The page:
One of the most dangerous winter driving hazards is skidding. If it happens at a high speed, the result can be deadly. But most skids can be avoided by simply adjusting to driving conditions and knowing how to recover from a skid.
Skids are most likely to occur on curves and turns, so as a driver, you should slow down ahead of time to prepare for them. Then, when in the curve, you should accelerate slowly and steer steadily with no abrupt change in direction and, especially, no abrupt braking.
Skid Safety Techniques
If you go into a skid, remember these two critical rules:
- Don’t steer against the skid
- Avoid using the brakes
Instead, you should immediately take your foot off the accelerator and steer in the direction the vehicle is sliding until you feel recovery of traction, then slowly straighten the wheels until you recover complete control. If the back of the vehicle is fishtailing to the right, you should turn the wheel gently in that direction until the car recovers.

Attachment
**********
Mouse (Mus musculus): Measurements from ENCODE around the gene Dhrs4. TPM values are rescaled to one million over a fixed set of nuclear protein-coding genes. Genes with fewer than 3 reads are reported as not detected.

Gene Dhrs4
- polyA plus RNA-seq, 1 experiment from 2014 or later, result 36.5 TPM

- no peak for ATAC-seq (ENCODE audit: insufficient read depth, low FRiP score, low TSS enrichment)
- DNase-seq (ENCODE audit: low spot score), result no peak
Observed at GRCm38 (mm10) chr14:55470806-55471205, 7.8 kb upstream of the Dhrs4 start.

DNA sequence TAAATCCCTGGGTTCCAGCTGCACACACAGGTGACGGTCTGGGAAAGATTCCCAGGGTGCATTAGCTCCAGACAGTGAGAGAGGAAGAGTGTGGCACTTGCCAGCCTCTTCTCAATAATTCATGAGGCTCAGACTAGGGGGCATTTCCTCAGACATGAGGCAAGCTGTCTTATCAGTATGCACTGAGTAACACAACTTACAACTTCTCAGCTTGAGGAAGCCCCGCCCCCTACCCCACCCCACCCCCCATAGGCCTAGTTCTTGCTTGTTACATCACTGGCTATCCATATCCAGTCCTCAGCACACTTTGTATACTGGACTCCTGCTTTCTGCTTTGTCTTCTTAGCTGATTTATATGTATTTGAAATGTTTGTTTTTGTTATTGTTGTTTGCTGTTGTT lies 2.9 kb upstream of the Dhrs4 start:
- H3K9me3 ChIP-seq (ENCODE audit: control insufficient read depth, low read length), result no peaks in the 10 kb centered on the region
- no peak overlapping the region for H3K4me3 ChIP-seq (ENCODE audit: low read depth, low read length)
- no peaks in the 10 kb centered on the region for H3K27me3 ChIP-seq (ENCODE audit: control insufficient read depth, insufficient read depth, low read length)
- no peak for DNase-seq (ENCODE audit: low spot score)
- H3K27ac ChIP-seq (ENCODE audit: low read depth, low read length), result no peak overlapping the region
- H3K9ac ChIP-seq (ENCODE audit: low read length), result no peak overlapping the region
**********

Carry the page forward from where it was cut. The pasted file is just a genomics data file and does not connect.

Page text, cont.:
If braking is necessary before traction is recovered, you should apply the brake pedal cautiously so you don’t lock the wheels and intensify the skid. You will also have better brake control in a skid situation if the vehicle is equipped with anti-lock brakes.
You should constantly be on the lookout for areas that might induce skidding, such as unexpected ice patches or piles of wet leaves, which tend to be found in shady areas or on overpasses. You should keep in mind that wet ice, warmed by the sun, is twice as dangerous as completely frozen ice. Remember to be especially alert whenever there is any kind of precipitation during cold weather.
Whenever you are driving in any weather, you should make sure your vehicle is properly equipped. The brakes should be functioning correctly, and the tires should be properly inflated with a good tread surface. Sometimes snow tires, and even chains, may be best to help keep the vehicle under control during dangerous winter conditions.